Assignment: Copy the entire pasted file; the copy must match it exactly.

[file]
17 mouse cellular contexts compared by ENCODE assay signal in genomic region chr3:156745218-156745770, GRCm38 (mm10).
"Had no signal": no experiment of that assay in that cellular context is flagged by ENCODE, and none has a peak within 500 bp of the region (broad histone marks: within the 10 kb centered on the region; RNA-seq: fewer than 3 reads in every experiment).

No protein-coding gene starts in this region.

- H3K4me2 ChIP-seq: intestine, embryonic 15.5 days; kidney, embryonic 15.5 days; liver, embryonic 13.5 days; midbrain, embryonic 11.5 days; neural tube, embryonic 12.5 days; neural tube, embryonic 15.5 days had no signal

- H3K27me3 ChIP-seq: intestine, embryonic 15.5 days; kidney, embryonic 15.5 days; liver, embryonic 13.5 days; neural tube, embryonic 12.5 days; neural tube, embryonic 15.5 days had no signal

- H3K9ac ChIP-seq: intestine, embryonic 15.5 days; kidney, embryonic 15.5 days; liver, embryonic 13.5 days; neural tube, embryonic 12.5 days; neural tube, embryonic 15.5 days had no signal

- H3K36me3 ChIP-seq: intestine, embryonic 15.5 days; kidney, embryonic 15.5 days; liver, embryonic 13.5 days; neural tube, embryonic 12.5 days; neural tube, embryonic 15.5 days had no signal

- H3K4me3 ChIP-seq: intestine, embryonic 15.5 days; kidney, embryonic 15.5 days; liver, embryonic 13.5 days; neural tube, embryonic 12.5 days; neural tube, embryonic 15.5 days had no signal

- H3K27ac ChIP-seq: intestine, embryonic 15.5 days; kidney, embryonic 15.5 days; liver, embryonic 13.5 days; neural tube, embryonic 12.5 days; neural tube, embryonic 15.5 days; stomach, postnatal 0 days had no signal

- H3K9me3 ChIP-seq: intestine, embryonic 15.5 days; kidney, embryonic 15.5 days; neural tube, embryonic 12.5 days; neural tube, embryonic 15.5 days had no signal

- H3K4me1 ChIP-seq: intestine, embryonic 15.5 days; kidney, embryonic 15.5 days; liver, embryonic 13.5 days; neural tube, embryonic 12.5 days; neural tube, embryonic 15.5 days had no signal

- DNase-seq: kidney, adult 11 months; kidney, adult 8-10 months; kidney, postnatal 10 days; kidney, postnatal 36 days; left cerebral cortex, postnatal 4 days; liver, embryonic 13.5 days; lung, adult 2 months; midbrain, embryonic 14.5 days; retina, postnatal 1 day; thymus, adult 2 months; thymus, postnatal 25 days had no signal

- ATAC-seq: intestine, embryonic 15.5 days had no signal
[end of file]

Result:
17 mouse cellular contexts compared by ENCODE assay signal in genomic region chr3:156745218-156745770, GRCm38 (mm10).
"Had no signal": no experiment of that assay in that cellular context is flagged by ENCODE, and none has a peak within 500 bp of the region (broad histone marks: within the 10 kb centered on the region; RNA-seq: fewer than 3 reads in every experiment).

No protein-coding gene starts in this region.

- H3K4me2 ChIP-seq: intestine, embryonic 15.5 days; kidney, embryonic 15.5 days; liver, embryonic 13.5 days; midbrain, embryonic 11.5 days; neural tube, embryonic 12.5 days; neural tube, embryonic 15.5 days had no signal

- H3K27me3 ChIP-seq: intestine, embryonic 15.5 days; kidney, embryonic 15.5 days; liver, embryonic 13.5 days; neural tube, embryonic 12.5 days; neural tube, embryonic 15.5 days had no signal

- H3K9ac ChIP-seq: intestine, embryonic 15.5 days; kidney, embryonic 15.5 days; liver, embryonic 13.5 days; neural tube, embryonic 12.5 days; neural tube, embryonic 15.5 days had no signal

- H3K36me3 ChIP-seq: intestine, embryonic 15.5 days; kidney, embryonic 15.5 days; liver, embryonic 13.5 days; neural tube, embryonic 12.5 days; neural tube, embryonic 15.5 days had no signal

- H3K4me3 ChIP-seq: intestine, embryonic 15.5 days; kidney, embryonic 15.5 days; liver, embryonic 13.5 days; neural tube, embryonic 12.5 days; neural tube, embryonic 15.5 days had no signal

- H3K27ac ChIP-seq: intestine, embryonic 15.5 days; kidney, embryonic 15.5 days; liver, embryonic 13.5 days; neural tube, embryonic 12.5 days; neural tube, embryonic 15.5 days; stomach, postnatal 0 days had no signal

- H3K9me3 ChIP-seq: intestine, embryonic 15.5 days; kidney, embryonic 15.5 days; neural tube, embryonic 12.5 days; neural tube, embryonic 15.5 days had no signal

- H3K4me1 ChIP-seq: intestine, embryonic 15.5 days; kidney, embryonic 15.5 days; liver, embryonic 13.5 days; neural tube, embryonic 12.5 days; neural tube, embryonic 15.5 days had no signal

- DNase-seq: kidney, adult 11 months; kidney, adult 8-10 months; kidney, postnatal 10 days; kidney, postnatal 36 days; left cerebral cortex, postnatal 4 days; liver, embryonic 13.5 days; lung, adult 2 months; midbrain, embryonic 14.5 days; retina, postnatal 1 day; thymus, adult 2 months; thymus, postnatal 25 days had no signal

- ATAC-seq: intestine, embryonic 15.5 days had no signal